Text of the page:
Following reports of serious allegations about the standards of care at the Garside Nursing Home on Regency Street (run by Sanctuary Care under a contract managed by Westminster Council on behalf of the NHS) the Care Quality Commission (CQC) conducted an urgent inspection into standards and have found the service to be ‘inadequate’ and placed it in special measures. According to the CCQ ‘the service was not safe, the service was not effective, the service was not always caring, the service was not responsive and the service was not well led.’

The CQC also ‘have identified breaches of regulation in relation to safe care and treatment, safeguarding people from abuse, person centred care, dignity and respect, nutrition and hydration, staffing, acting on complaints and good governance’.

Westminster Labour have been deeply worried about the standards of care at Garside since summer 2018 when we called for an end to the Sanctuary contract and for council owned services to come back in house.

At the November 2019 Full Council Meeting Labour put forward a motion calling for: an end to the pooled relationship with the NHS for managing care homes in Westminster; an end to the Sanctuary contract (which would prevent them from taking over responsibility for running new services such as Beachcroft House); for an independent review of the contract management and for Westminster Council to bring the  management of its care homes back in house. The ruling Conservatives rejected all of these proposals except the need to try to end the management arrangement with the NHS.

Westminster Labour Group Leader Councillor Adam Hug said. “The CQC’s findings are a damning assessment of the quality of care being provided by Sanctuary that has let down Westminster residents and put them at risk of harm. The Council must take action now to finally end the contract with Sanctuary and bring an end to this unaccountable outsourcing. It needs to learn serious lessons from this debacle so that our residents are better cared for in future.”

Key findings from the Care Quality Commission Inspection Report for Garside House (see the full report here).

People were placed at undue risk of harm. People were unable to easily call staff for assistance when they needed it. Risk management plans were not always followed correctly to mitigate the risk of harm. People’s medicines were not managed safely. The service did not always follow good infection control procedures.

Care plans did not always meet all people’s health and social care needs. People’s hydration needs were not always met and the risk of dehydration and weight loss was not properly mitigated.

People were not supported to have maximum choice and control of their lives and staff did not support them in the least restrictive way possible and in their best interests; the policies and systems in the service did not support this practice.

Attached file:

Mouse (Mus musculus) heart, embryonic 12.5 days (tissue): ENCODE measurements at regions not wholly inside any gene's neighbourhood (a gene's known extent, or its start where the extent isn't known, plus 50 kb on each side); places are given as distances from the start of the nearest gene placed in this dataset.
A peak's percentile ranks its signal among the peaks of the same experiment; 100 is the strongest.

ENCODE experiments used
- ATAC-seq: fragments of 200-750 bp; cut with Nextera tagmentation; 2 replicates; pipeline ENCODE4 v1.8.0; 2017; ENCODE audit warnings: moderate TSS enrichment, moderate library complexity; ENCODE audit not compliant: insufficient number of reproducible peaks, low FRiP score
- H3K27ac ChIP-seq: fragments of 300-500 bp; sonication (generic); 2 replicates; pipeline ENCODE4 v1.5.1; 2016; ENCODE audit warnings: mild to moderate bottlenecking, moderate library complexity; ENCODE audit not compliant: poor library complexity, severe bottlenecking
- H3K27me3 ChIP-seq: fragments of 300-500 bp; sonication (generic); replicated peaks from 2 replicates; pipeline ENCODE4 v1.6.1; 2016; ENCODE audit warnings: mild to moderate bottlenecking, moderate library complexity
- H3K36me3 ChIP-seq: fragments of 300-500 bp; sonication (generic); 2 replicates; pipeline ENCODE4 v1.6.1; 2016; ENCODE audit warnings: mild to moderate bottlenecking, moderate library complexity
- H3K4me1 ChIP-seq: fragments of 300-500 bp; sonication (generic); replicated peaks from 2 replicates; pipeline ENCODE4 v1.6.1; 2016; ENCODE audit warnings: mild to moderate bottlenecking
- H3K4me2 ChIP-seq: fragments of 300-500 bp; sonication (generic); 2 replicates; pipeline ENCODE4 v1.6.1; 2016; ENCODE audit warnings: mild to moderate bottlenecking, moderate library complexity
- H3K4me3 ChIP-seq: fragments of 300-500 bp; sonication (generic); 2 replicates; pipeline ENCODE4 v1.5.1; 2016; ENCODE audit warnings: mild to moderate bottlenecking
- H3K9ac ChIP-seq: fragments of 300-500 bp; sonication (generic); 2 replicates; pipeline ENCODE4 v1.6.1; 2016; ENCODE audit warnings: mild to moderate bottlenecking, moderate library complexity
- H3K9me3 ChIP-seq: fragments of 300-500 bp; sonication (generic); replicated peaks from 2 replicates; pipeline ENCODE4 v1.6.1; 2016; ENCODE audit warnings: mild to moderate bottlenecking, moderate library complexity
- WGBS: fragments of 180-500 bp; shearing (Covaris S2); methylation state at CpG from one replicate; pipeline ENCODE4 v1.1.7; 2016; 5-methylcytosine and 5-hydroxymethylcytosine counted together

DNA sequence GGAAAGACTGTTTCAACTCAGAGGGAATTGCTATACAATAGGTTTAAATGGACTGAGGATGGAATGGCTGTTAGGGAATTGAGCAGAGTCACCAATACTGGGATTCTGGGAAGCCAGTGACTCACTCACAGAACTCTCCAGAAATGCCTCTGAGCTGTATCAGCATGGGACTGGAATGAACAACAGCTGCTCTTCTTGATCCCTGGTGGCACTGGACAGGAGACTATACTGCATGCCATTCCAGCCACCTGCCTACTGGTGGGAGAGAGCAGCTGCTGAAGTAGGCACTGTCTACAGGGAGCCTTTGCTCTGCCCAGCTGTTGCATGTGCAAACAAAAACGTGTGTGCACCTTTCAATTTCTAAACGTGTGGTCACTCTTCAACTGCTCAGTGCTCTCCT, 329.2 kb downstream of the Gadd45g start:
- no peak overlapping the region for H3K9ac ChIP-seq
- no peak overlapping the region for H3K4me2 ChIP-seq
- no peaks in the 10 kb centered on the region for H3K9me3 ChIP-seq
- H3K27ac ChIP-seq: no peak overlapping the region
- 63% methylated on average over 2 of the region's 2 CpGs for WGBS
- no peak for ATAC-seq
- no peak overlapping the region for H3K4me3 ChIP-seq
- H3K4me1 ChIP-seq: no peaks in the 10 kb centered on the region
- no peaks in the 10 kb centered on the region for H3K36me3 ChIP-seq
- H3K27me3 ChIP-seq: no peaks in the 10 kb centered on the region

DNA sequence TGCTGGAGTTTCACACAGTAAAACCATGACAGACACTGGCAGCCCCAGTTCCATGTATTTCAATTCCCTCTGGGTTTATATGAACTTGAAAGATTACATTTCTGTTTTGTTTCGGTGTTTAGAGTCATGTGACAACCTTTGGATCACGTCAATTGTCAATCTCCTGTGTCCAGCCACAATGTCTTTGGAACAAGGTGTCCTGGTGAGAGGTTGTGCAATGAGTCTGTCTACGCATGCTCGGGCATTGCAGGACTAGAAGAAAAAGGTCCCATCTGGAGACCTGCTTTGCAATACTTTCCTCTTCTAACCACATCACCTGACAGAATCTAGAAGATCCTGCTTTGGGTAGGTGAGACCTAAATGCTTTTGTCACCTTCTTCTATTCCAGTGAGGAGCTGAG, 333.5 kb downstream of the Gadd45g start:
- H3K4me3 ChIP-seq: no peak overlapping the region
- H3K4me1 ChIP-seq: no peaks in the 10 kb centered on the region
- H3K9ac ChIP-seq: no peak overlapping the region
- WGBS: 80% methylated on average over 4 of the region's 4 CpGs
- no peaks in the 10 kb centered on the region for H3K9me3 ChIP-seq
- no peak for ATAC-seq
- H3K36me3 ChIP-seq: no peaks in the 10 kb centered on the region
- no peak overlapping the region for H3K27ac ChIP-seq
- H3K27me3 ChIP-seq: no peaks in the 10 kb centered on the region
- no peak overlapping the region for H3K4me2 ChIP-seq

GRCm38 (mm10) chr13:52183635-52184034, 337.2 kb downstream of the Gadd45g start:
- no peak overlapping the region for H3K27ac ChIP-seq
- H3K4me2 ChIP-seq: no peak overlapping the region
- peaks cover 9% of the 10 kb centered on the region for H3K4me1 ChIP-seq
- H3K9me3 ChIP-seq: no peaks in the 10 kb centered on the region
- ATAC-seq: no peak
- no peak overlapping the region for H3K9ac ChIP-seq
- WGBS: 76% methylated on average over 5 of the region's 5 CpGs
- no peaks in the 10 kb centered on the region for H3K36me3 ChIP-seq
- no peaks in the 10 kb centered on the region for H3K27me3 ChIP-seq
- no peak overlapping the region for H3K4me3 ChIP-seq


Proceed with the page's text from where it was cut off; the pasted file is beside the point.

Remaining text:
People told us their regular staff were kind and caring and treated them well. The frequent use of agency staff impacted on people’s experience of care. Some practices in the service compromised people’s dignity. People and their relatives did not contribute to the formation and review of their care plans and these were not always individualised to meet people’s personal preferences.

People’s social needs were not adequately met and the risk of social isolation was not mitigated. End of life plans were not in place for people.

The service did not engage in a meaningful way with people receiving care and their relatives. Systems were in place to monitor the quality of the service however they had not identified all the concerns raised in this inspection.

The inspection was prompted in part by notification of specific allegations of abuse and mistreatment of people receiving care which we received on 21 October 2019. The local authority visited the service shortly after these allegations were received and raised further concerns of safety and good governance which prompted our inspection of the service. The original allegations are subject to a criminal investigation. As a result, this inspection did not examine the circumstances of the specific allegations.

Enforcement: We have identified breaches of regulation in relation to safe care and treatment, safeguarding people from abuse, person centred care, dignity and respect, nutrition and hydration, staffing, acting on complaints and good governance at this inspection.

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